The argument that "people only drink <4.5% at festivals" is plainly disproved by the likes of IndyMan and the GBBF's own US bar - I think CAMRA are missing out on a generational shift where people are tending to drink less volume but a bit higher ABV and more "interesting"...

qq said...

There seems to be a knee-jerk reaction to something like the "modern beer" mentioned by Curtis as being code for #evilkeg but it's not - there's a whole range of beer styles that are very poorly represented at GBBF (outside the US bar) - wood aged ones for instance. I guess the rules against one-offs militate against those, I'd argue they need to be relaxed - the nature of the brewing industry is shifting, with a much higher % of beer produced being short-run specials qv Cloudwater and less core beer. And frankly, the way a festival justifies my entry fee is by letting me drink stuff I can't get elsewhere, whether through rarity or because it's not commercial for my local pub to carry 6% beers in cask. Given the choice now available to punters on the High St, festivals have to try that much harder to justify their entry fees - having a proportion, say 20-30% of beers that pander to the ticker market helps make the economics work. The excitement over the US bar is partly just knowing that it's the only time you'll see these beers in the UK - and that's a draw.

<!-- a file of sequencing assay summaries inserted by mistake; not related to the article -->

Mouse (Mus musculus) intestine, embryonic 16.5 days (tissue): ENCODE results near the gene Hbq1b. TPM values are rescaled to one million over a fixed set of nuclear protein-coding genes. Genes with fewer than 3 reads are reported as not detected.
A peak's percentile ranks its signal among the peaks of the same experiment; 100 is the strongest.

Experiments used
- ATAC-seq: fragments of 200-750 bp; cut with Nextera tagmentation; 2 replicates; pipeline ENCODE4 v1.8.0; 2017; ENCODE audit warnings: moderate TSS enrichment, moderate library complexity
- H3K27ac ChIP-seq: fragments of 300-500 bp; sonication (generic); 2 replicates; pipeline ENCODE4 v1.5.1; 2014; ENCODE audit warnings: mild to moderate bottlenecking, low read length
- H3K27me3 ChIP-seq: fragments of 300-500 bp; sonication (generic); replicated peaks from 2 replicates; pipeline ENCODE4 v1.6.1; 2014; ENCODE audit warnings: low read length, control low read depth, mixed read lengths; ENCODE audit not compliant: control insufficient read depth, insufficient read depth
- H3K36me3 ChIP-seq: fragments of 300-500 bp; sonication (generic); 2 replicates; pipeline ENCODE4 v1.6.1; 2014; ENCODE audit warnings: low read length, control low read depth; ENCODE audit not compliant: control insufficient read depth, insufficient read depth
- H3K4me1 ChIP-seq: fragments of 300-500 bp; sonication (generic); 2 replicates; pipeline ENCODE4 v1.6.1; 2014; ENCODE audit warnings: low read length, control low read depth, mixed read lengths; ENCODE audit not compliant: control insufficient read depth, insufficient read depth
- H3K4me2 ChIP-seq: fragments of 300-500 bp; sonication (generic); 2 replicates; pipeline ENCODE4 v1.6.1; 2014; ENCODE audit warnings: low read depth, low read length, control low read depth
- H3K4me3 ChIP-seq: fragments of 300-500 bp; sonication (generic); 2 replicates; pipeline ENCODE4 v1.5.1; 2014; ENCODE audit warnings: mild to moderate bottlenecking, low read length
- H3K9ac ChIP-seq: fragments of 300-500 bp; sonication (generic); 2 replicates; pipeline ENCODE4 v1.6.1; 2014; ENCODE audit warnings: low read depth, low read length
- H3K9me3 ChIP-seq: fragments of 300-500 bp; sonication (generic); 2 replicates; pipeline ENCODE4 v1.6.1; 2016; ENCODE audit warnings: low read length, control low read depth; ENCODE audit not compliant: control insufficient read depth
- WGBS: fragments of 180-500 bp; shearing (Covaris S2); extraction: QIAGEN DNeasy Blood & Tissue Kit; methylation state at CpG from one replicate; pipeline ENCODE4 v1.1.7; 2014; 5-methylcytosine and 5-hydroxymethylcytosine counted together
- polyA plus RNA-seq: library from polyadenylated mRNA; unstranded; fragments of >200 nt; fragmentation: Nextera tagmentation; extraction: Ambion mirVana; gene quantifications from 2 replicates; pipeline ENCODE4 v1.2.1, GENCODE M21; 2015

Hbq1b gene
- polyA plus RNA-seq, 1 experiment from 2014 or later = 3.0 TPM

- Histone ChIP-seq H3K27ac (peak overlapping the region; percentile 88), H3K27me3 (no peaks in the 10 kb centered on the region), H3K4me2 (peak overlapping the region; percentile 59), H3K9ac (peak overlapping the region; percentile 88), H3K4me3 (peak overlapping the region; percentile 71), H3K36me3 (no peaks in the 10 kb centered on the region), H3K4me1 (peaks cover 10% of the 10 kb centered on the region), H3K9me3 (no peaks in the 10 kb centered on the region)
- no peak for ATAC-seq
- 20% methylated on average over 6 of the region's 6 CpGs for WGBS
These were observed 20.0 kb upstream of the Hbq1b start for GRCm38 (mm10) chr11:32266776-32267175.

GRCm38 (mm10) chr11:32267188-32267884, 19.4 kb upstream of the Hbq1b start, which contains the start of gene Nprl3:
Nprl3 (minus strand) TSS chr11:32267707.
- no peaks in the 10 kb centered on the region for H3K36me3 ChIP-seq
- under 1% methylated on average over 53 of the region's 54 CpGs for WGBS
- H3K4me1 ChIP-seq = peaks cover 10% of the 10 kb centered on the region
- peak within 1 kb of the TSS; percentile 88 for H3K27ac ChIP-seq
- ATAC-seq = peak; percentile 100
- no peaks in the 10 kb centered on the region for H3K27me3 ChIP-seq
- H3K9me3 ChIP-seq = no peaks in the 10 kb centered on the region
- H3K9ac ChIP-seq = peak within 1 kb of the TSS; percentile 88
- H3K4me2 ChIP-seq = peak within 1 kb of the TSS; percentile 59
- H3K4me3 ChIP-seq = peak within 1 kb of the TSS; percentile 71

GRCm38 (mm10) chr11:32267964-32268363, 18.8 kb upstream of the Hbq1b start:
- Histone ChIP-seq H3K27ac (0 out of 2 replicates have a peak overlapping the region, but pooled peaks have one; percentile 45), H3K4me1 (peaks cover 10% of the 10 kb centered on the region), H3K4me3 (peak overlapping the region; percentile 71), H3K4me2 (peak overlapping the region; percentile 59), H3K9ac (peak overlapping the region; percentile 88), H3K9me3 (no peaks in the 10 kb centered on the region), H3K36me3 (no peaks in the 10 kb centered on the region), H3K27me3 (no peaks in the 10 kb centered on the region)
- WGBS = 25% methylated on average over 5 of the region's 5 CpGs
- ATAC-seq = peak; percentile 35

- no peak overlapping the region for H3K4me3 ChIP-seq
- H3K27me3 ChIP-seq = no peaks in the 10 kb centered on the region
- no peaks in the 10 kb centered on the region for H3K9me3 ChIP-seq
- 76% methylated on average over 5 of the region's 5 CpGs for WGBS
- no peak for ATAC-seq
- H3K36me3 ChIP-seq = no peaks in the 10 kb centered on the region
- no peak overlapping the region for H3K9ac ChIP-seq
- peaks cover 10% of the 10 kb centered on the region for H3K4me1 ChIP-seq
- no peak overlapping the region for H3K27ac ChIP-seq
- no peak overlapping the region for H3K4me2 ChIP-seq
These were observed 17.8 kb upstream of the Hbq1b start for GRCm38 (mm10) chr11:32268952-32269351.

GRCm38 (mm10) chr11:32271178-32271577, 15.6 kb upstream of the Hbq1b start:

Note I'm not saying have no 3.8% pale ale - but I think the current mix needs revising. In particular I'd look at the definition of "Speciality". Something like Tatton Lazy Haze (tea and honey) is 3.7% and presents flavours that are well within the spectrum of "normal" beer - its strapline is "Subtletea", so would be a way to add interest to the list whilst keeping ABVs down and without turning it into a freak show. Plum Porter would be another example - there needs to be a separate category of "adjunct beers that taste like normal beer" as distinct from "weird stuff". I think that's one area where there's a lot more going on (in part due to the "craft" influence, in part by the commercial need to stand out against 1500 other breweries), and just lumping everything together in "Speciality" no longer represents where the market is at.

I mentioned new hops - the geek in me would love to see a dedicated bar devoted to showcasing new British hops, they're the future of the industry. Again it's the sort of thing that could only really work at GBBF, but is an important part of consumer education. I make a point of trying to seek out beers with new British hops but the current structure doesn't make it easy - perhaps there could be a tick box on the online list for it? More generally, I think CAMRA could do more informal education at the festival. I don't really want to be dragged away from my friends in a formal tasting session, but a bar of single-hop beers in the same grist to show punters the difference between Fuggles and Jester and EKG would work I think, it's the sort of thing that could perhaps be made by trainees on a brewery pilot plant. In a world where the Champion Beer of Britain is a Cascade/Chinook pale, CAMRA needs to do a bit more to support the British hop industry, they're a key part of maintaining a distinctively British beer culture and creating more consumer awareness of different British hops would help I think.